Editorial Board   Guest Author

Mr. Lunn

Walker Lunn

Founder, EnviRelation, LLC

Walker T. Lunn is the founding Member and Manager of EnviRelation, LLC. EnviRelation is the mid-Atlantic's leading provider of food composting services. EnviRelation helps hotels and restaurants save money on waste disposal by offering affordable, environmentally friendly food composting services. This sustainable alternative to waste management has been widely adopted in the areas serviced by EnviRelation.

Mr. Lunn also established composting collection operations in Philadelphia, PA and Atlanta, GA, where EnviRelation was a key player in creating Atlanta's "Downtown Zero-Waste Zone" in partnership with the Green Foodservice Alliance.

Today, EnviRelation's portfolio of services include emissions quantification, sustainability reporting, food composting and waste vegetable oil collection for the Washington, DC metropolitan area.

Mr. Lunn graduated from Cornell University's School of Hotel Administration and has over 10 years of experience in environmental sustainability within the hospitality industry. He has been a consultant to the World Bank and Conservation International. He is active with Cornell's Center for Hospitality Research and is a co-founded the annual Sustainability Roundtable sponsored by the center in 2009. He co-authored the Willard InterContinental's Annual Sustainability Report.

Over the past four years, EnviRelation, LLC has worked with the Hyatt, Hilton and Marriott hotel groups, Sodexo, University of Maryland, Alexandria City Public School district, area hospitals, and many more customers in an effort to help the hospitality industry reduce its carbon footprint and maintain affordable, sustainable practices throughout the United States and abroad.

Mr. Lunn frequently speaks on topics pertaining to sustainability, hospitality, composting, and entrepreneurship. As a former president of the Washington, DC Chapter of the Cornell Hotel Society, Mr. Lunn has led the chapter in developing fundraisers to finance scholarships to the Hotel School for local students. He has been a member of Cayuga Hospitality Advisors and to the Professional Association of Diving Instructors (PADI).

Mr. Lunn lives in Washington, DC with his wife. He is passionate about travel and the outdoors, and is working toward a career to facilitate conservation of the natural environment.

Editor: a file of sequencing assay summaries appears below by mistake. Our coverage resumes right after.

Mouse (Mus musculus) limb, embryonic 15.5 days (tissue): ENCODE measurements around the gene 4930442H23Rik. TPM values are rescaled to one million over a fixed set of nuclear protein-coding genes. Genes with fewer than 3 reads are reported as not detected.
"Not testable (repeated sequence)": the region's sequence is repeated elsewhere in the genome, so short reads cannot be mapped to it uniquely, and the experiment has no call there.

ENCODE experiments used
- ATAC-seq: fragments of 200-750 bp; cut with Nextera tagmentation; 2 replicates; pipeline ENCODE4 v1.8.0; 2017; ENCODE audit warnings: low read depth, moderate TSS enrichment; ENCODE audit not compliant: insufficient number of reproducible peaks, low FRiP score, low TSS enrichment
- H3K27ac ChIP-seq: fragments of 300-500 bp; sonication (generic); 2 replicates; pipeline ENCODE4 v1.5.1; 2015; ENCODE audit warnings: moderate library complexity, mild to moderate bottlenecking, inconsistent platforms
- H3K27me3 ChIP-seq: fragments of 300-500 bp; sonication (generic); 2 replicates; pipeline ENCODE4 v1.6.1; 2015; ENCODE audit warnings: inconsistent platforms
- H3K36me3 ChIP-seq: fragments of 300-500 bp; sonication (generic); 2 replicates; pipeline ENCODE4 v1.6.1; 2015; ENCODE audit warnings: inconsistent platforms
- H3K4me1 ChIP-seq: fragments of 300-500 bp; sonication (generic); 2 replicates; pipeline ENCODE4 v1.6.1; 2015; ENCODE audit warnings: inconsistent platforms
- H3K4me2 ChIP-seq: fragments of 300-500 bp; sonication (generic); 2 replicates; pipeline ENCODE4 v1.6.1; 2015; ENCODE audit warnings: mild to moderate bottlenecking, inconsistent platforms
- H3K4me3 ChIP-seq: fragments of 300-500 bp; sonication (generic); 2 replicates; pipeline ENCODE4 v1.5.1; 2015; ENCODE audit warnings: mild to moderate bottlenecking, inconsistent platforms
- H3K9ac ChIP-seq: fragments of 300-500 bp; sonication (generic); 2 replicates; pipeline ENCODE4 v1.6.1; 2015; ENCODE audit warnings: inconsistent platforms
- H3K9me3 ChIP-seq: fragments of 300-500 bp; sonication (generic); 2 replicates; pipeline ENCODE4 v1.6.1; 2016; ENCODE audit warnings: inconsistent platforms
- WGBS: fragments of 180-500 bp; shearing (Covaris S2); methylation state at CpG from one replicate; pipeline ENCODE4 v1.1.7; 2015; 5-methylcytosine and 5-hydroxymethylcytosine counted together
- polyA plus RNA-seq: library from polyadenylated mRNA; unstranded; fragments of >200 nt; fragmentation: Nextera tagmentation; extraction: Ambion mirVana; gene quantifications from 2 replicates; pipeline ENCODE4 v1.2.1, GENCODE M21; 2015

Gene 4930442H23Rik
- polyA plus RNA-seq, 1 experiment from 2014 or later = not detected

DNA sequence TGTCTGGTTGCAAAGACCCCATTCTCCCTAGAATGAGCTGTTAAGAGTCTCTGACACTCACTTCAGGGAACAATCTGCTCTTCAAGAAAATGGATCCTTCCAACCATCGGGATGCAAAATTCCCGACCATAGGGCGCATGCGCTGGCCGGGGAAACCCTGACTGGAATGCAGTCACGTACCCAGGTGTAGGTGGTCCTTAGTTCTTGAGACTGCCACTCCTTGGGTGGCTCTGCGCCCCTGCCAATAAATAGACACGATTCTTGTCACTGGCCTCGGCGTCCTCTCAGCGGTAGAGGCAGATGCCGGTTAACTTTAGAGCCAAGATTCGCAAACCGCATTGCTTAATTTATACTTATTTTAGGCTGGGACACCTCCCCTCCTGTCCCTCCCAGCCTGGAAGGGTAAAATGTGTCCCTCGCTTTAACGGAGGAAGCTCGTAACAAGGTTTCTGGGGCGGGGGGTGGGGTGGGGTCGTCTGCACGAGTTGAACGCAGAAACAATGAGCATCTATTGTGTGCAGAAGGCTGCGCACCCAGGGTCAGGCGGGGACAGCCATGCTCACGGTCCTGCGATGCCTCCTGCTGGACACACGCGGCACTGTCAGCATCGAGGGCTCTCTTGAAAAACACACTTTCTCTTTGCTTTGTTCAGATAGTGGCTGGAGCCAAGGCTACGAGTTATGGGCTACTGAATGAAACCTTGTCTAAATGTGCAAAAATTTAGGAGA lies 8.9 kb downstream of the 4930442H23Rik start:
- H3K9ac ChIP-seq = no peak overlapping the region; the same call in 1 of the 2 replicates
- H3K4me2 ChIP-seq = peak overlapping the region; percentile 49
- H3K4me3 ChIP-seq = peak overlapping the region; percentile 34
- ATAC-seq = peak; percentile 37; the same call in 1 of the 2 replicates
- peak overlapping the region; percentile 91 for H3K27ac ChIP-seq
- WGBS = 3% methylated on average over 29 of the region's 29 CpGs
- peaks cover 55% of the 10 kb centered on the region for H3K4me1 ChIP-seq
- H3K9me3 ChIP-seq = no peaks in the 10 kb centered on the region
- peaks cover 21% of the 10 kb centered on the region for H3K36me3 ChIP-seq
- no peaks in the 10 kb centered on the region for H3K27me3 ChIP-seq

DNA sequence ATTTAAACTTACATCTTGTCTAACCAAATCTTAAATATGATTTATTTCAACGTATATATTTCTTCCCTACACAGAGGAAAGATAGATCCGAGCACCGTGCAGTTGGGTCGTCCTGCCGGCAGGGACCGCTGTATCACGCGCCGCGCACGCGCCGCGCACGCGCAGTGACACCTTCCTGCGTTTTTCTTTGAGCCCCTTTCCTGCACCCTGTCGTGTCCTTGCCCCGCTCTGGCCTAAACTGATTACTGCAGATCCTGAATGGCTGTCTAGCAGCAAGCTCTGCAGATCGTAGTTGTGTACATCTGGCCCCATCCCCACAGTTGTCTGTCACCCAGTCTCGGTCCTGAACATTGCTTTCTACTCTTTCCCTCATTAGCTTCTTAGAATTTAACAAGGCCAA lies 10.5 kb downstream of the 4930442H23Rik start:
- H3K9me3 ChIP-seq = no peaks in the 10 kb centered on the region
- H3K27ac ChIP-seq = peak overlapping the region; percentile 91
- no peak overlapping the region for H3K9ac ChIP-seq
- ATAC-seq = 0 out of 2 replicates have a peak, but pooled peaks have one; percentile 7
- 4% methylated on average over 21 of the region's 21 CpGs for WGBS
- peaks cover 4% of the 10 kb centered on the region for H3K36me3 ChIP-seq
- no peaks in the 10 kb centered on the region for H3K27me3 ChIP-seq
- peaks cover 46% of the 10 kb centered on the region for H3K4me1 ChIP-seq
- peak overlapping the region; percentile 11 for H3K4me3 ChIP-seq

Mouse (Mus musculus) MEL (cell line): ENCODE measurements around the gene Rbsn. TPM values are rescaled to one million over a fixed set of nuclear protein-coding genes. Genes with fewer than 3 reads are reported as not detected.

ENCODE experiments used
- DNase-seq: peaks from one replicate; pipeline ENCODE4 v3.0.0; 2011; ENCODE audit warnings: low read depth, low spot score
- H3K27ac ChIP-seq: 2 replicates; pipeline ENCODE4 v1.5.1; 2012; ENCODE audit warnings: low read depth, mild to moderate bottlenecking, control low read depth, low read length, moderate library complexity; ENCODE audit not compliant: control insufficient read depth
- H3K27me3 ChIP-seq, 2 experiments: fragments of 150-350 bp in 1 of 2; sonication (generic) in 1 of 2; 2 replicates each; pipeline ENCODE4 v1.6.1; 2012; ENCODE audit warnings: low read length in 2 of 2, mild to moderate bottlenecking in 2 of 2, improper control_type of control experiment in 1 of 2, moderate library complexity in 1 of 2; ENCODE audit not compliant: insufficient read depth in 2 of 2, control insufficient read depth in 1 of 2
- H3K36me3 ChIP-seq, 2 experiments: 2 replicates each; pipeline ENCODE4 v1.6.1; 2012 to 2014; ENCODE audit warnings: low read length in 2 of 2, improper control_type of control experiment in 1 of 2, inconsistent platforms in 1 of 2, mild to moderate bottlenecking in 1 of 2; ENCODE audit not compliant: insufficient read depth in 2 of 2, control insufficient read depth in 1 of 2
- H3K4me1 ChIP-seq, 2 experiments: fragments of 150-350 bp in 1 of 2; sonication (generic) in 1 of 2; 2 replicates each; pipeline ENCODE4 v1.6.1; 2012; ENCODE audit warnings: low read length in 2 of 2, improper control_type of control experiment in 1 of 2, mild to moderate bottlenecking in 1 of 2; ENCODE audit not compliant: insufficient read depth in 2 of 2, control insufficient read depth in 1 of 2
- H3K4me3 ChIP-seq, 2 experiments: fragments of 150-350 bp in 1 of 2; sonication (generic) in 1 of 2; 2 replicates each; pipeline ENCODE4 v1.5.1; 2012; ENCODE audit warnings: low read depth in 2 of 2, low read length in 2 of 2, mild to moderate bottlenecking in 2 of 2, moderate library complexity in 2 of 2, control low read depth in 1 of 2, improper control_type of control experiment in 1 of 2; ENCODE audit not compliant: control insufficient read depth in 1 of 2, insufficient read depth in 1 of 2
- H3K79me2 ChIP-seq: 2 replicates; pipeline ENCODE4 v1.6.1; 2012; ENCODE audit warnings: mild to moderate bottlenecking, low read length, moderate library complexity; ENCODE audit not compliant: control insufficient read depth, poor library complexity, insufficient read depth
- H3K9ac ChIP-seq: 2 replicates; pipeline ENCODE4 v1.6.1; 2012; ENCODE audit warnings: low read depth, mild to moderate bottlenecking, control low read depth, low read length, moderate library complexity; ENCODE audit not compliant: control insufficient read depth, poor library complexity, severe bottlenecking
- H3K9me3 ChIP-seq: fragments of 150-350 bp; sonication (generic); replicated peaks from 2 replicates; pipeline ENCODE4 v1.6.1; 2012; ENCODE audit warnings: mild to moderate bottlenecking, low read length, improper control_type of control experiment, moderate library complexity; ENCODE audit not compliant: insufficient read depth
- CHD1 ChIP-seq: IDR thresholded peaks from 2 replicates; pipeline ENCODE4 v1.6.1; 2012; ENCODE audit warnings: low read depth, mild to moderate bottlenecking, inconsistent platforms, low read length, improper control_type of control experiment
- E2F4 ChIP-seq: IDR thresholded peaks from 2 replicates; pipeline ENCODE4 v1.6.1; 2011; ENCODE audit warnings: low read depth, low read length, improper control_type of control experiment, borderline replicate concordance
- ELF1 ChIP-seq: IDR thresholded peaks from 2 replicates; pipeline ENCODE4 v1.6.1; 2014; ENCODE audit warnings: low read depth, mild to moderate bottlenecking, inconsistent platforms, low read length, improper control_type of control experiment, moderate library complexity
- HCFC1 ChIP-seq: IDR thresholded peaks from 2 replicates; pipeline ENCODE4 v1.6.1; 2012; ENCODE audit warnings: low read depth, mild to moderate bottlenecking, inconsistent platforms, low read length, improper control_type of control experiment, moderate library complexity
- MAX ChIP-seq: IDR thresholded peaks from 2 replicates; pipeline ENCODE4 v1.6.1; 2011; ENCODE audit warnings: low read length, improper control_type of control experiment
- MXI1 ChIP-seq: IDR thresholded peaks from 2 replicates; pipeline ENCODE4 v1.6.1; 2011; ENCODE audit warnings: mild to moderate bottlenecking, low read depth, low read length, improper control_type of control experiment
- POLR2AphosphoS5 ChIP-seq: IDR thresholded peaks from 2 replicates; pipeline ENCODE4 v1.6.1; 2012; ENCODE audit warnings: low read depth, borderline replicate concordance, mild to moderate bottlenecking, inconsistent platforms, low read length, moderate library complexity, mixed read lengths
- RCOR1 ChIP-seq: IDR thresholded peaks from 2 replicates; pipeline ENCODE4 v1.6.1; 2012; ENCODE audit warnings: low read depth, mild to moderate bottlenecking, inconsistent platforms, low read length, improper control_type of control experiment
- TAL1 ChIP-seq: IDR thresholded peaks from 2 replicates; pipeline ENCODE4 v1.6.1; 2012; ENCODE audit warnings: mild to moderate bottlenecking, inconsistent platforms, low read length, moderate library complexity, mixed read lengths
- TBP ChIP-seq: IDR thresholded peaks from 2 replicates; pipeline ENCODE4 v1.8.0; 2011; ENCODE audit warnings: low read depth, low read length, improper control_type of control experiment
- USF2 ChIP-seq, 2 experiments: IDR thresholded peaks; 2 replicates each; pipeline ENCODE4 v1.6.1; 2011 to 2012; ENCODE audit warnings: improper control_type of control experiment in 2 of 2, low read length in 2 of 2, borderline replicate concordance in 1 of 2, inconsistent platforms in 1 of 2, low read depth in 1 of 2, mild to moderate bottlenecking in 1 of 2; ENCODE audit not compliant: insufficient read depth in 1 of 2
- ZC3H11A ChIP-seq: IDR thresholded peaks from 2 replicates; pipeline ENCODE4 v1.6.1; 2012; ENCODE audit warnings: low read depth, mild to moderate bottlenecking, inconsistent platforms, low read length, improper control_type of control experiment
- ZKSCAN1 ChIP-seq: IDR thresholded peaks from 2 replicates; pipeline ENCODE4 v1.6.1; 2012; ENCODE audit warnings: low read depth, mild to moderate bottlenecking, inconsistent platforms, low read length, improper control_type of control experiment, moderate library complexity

Mr. Lunn can be contacted at 202-465-4802 or info@envirelation.com

Coming up in November 2020...

Hotel Design: Home Away From Home

With the rise of the sharing economy and the peer-to-peer marketplace for lodging options, hoteliers are re-thinking the look, feel and appeal of their locations. There is an emphasis on re-creating a feeling of homeyness - a comfortable, cozy and inviting space that feels like home. 'This is accomplished through the careful selection of furniture design, paint colors, lighting design, artwork, bathroom fixtures and textile accessories. In addition, some hotels are providing their guests with upscale amenities, such as a book and movie library, home-style kitchenettes, a coffee machine with locally-sourced beans and tea, or even a batch of fresh-baked cookies. Similarly, there is a growing design trend based on the concept of place-making. Travelers are searching for experiences that are unique and authentic to the locale in which they find themselves, and so hotel designers are integrating a sense of place into their work. This is partially achieved by incorporating traditional artisanal crafts and other local artwork into hotel rooms and communal spaces. Another design trend includes the creation of full-service, co-working environments within the hotel. Guests don't like to stay alone in their room when they need to work, so now they can go downstairs to the lobby-or up to the roof-to work among others. These areas encourage guests - and non-guests alike - to stay as long as they like and to partake of hotel amenities. Finally, recognizing the importance of the Wellness Movement, some designers are exploring how room design can increase the likelihood of deep and restorative sleep. Creating dark and quiet spaces, blocking excessive light, providing guests with a selection of different kinds of pillows, and the ability to control room temperature, are a few of the best practices in this area. These are some of the architecture and design topics that will be covered in the November issue of the Hotel Business Review.